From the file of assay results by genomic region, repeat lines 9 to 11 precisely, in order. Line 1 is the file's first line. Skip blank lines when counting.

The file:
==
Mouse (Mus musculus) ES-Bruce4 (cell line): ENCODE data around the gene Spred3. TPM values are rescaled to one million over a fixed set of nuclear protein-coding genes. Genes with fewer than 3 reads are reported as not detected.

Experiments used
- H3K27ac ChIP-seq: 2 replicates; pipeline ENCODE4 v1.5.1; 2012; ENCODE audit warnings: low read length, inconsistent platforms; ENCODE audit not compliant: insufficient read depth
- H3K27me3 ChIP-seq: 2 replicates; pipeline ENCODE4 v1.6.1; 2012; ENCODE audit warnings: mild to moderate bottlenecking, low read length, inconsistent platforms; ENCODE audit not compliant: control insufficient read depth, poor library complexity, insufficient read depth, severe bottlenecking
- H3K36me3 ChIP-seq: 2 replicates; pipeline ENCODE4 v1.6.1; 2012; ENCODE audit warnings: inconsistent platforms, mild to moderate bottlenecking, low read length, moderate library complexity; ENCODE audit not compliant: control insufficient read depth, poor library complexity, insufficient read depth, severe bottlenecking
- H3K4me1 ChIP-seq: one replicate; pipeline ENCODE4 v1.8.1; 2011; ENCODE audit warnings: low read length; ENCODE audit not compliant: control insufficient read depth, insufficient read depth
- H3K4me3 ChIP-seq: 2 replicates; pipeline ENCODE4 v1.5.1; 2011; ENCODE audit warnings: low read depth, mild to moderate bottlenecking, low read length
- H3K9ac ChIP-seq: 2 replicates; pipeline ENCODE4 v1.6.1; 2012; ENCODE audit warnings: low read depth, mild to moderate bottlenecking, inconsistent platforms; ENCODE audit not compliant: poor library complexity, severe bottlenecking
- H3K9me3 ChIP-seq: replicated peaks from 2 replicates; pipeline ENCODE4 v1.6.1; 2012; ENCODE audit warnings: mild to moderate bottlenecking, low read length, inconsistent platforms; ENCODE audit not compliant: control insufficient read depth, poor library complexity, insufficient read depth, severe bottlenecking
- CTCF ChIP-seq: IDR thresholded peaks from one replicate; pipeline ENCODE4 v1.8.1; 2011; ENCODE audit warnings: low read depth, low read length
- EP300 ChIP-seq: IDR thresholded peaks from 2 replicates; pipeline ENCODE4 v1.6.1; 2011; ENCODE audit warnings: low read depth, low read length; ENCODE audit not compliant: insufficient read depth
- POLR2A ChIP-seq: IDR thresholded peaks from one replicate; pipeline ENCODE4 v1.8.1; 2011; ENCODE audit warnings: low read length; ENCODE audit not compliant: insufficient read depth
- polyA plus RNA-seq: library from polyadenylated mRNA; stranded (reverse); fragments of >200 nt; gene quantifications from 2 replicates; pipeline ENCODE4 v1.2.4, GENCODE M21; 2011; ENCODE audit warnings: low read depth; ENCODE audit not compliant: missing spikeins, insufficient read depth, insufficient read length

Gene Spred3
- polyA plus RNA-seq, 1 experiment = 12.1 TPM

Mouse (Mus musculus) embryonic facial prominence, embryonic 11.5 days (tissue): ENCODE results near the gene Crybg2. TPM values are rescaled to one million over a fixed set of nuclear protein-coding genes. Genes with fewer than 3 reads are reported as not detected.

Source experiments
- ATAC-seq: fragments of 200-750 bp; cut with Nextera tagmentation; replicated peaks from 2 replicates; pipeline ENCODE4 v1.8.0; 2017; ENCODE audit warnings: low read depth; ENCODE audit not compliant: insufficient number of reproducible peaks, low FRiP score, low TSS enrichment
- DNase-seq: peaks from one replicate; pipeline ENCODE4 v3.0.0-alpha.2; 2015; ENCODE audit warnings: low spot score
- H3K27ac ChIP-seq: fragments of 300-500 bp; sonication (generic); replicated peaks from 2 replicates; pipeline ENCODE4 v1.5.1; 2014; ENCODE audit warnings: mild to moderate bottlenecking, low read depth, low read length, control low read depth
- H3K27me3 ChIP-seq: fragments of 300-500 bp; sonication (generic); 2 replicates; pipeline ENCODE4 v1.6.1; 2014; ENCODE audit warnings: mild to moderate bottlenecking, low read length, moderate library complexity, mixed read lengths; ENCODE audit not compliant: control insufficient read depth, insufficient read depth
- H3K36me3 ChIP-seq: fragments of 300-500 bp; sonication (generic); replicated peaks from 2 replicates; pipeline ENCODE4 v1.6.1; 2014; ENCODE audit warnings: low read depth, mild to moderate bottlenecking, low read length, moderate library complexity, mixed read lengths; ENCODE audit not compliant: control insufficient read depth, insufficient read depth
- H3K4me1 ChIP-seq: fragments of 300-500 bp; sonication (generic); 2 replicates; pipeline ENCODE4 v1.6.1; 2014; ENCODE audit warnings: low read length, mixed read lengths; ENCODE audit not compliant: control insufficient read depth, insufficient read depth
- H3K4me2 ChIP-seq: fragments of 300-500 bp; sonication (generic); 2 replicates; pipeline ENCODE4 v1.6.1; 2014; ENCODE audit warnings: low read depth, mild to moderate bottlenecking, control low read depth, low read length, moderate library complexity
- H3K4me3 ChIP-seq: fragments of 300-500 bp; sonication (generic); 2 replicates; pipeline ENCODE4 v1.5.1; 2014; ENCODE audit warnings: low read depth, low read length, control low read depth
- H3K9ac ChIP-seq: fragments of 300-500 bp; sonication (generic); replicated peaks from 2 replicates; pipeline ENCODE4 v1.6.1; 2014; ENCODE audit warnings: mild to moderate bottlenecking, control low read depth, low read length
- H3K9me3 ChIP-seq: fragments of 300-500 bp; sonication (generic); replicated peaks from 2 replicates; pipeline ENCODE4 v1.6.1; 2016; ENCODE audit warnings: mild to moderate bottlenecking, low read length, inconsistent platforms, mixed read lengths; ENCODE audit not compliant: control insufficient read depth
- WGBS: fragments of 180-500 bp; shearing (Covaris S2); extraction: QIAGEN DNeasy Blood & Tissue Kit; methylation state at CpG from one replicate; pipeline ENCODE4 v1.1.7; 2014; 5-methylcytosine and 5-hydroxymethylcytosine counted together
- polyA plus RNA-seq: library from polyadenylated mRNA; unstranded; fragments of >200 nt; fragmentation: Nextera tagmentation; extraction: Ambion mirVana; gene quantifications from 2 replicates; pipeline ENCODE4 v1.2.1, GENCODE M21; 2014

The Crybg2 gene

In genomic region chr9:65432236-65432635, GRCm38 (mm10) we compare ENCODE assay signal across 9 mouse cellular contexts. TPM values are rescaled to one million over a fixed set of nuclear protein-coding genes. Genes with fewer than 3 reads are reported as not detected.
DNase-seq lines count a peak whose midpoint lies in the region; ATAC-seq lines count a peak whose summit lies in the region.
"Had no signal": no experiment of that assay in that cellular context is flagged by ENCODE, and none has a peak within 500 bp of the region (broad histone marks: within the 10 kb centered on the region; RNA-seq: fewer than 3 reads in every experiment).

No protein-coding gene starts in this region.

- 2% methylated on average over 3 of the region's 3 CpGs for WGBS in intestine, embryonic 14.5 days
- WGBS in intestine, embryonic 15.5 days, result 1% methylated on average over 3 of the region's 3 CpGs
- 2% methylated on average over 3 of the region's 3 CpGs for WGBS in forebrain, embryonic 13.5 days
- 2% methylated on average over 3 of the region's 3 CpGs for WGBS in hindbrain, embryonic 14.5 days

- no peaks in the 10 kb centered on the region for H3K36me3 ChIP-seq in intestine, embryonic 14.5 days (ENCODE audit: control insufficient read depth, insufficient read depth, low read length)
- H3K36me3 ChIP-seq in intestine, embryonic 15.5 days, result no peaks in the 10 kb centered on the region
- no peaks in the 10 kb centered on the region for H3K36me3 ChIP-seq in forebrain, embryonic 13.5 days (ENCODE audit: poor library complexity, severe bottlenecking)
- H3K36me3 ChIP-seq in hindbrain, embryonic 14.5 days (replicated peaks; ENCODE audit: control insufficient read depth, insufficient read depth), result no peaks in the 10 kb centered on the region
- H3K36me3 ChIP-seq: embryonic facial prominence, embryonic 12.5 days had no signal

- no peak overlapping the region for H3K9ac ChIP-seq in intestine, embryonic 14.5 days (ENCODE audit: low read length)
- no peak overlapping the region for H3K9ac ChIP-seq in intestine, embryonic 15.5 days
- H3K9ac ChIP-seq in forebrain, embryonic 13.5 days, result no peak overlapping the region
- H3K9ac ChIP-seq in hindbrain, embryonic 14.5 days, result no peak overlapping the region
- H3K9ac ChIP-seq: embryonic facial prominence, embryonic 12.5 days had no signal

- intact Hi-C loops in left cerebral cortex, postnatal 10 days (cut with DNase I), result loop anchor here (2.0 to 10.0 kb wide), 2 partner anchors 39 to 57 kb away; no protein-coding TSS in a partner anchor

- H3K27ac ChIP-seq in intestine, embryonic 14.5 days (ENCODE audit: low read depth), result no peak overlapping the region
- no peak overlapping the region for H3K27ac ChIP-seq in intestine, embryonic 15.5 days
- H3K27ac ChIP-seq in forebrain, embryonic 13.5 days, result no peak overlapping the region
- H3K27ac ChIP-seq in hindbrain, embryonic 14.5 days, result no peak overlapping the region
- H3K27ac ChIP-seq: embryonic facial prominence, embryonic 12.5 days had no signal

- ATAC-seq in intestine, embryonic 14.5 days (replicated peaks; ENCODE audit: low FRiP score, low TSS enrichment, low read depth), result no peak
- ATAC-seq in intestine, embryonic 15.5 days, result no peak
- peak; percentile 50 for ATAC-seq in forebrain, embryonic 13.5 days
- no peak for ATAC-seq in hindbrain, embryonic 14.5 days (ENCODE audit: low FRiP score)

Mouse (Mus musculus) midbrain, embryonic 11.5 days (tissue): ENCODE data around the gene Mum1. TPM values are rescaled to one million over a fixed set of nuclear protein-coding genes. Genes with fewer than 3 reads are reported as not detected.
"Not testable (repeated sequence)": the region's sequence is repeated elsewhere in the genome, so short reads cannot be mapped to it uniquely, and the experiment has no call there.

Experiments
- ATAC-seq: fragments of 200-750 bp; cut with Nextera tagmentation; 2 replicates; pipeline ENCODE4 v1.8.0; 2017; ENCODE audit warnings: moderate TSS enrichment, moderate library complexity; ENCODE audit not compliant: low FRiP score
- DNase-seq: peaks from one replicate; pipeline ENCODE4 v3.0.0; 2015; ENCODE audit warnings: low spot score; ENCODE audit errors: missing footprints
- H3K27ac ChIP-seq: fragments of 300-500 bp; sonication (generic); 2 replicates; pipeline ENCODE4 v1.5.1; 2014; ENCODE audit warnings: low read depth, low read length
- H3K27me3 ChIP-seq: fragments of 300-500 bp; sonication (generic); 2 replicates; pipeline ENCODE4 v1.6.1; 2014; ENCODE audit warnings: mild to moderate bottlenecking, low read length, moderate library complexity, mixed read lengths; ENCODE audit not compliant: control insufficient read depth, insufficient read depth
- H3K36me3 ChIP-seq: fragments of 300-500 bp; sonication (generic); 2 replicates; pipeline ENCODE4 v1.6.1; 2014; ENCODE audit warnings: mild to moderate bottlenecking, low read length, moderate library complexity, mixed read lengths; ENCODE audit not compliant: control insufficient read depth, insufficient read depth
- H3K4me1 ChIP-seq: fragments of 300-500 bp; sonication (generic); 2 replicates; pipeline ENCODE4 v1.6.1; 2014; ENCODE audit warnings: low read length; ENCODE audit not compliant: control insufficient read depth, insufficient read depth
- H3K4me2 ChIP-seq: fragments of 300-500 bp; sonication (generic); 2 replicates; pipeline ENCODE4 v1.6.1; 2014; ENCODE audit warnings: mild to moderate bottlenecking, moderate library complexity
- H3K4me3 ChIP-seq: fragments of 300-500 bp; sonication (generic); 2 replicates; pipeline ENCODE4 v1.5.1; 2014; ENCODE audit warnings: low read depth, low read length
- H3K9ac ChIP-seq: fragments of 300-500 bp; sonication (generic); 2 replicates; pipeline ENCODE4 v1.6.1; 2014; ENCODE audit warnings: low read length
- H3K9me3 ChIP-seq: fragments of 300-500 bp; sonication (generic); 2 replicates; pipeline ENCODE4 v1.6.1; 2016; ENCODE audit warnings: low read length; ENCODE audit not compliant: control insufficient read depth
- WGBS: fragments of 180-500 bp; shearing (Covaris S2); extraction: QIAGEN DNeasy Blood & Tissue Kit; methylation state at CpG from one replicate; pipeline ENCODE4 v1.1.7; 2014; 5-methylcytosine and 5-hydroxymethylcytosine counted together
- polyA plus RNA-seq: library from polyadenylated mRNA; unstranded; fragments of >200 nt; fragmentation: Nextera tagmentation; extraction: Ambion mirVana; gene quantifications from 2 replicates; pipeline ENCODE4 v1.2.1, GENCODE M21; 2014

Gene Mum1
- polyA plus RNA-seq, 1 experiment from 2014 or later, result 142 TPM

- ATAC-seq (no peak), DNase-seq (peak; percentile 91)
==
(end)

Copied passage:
- H3K9me3 ChIP-seq: replicated peaks from 2 replicates; pipeline ENCODE4 v1.6.1; 2012; ENCODE audit warnings: mild to moderate bottlenecking, low read length, inconsistent platforms; ENCODE audit not compliant: control insufficient read depth, poor library complexity, insufficient read depth, severe bottlenecking
- CTCF ChIP-seq: IDR thresholded peaks from one replicate; pipeline ENCODE4 v1.8.1; 2011; ENCODE audit warnings: low read depth, low read length
- EP300 ChIP-seq: IDR thresholded peaks from 2 replicates; pipeline ENCODE4 v1.6.1; 2011; ENCODE audit warnings: low read depth, low read length; ENCODE audit not compliant: insufficient read depth